During this event, social media posed an issue for authorities and families as false information was being dispersed. Mr. Booker discussed how intentions were good but self-deployment became an issue as too many people and resources can disrupt operations. Since the event, checklist and standard operation plans were implemented as part of the planning process. Coordination was further implemented through building and maintaining relationships to better facilitate communications and networks in the event of an emergency. 

Pre-Incident Carmel High School:

Prior to the Carmel High School explosion there had been continued preparedness trainings as result of the Noblesville West Middle School shooting, safe school meetings, emergency operations center training, and school evacuation drills. School administrators and representatives of multiple agencies throughout the county, in addition to emergency personnel, continued to collaborate.

 Incident Summary Carmel High School:

On December 26, 2018, at Carmel High School, a pool heater exploded in the rafters while activities were being held in the school’s gymnasium. Multiple calls to 911 were made; however, the initial reports indicated more damage than previously thought. Two individuals were injured, and one suffered from severe burns. Students in the facility followed evacuation procedures and assisted those who were unfamiliar with the evacuation plan and routes.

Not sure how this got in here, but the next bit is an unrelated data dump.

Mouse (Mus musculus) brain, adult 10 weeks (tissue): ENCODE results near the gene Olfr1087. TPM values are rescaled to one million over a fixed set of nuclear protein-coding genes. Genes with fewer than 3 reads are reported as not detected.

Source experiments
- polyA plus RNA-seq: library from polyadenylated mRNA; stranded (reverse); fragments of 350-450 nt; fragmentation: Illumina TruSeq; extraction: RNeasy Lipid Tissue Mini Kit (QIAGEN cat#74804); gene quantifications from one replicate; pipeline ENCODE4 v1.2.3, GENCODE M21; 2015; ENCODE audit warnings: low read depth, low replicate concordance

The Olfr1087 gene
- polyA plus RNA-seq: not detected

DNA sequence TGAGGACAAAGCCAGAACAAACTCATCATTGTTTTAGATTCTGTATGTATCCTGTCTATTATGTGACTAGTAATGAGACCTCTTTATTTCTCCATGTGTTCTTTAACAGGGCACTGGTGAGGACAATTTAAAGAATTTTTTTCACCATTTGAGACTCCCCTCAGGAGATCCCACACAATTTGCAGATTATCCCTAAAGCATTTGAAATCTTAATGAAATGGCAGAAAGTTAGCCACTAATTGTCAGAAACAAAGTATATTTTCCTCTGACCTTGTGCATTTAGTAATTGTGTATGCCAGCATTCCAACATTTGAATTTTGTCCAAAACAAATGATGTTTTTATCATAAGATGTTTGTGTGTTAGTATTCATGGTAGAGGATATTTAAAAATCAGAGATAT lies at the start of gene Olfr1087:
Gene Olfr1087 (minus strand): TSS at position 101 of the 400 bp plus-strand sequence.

During this event, social media continued to pose an issue for authorities and families as false information was being dispersed. For example, reports that the explosion was a terrorist attack were being falsely shared. Mr. Booker emphasized planning, preparation, and coordination as three takeaways. As a result of the Noblesville West Middle School shooting, the critical incident response checklist and standard operation plans were implemented as part of the Carmel High School explosion. After both of these events, Mr. Booker highlighted how fundamentals, realism, and repetition are key factors in preparation.

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 Additional Notes and Information:

·       Throughout the day of the shooting incident, there were nearly 1,000 calls to 911 emergency services. In the 9 o’clock hour, there were 203 calls to 911 emergency services, which is equivalent to six hours worth of calls.

·       Outside of the on-scene incident, there were 3 suicides and 18 traffic incidents on the day of the shooting. Lapel Police Department back-filled Noblesville’s Police Department daily runs.

·       A number of hospital staff, as well as, staff of local businesses who had children at the school, left work that day in response to the shooting incident leaving hospitals understaffed and businesses to close.

·       The Hamilton County call center has 14 call lines available, in a surge event, such as the Noblesville West Middle School shooting, the 15th caller and those following were redirected to Madison county call center.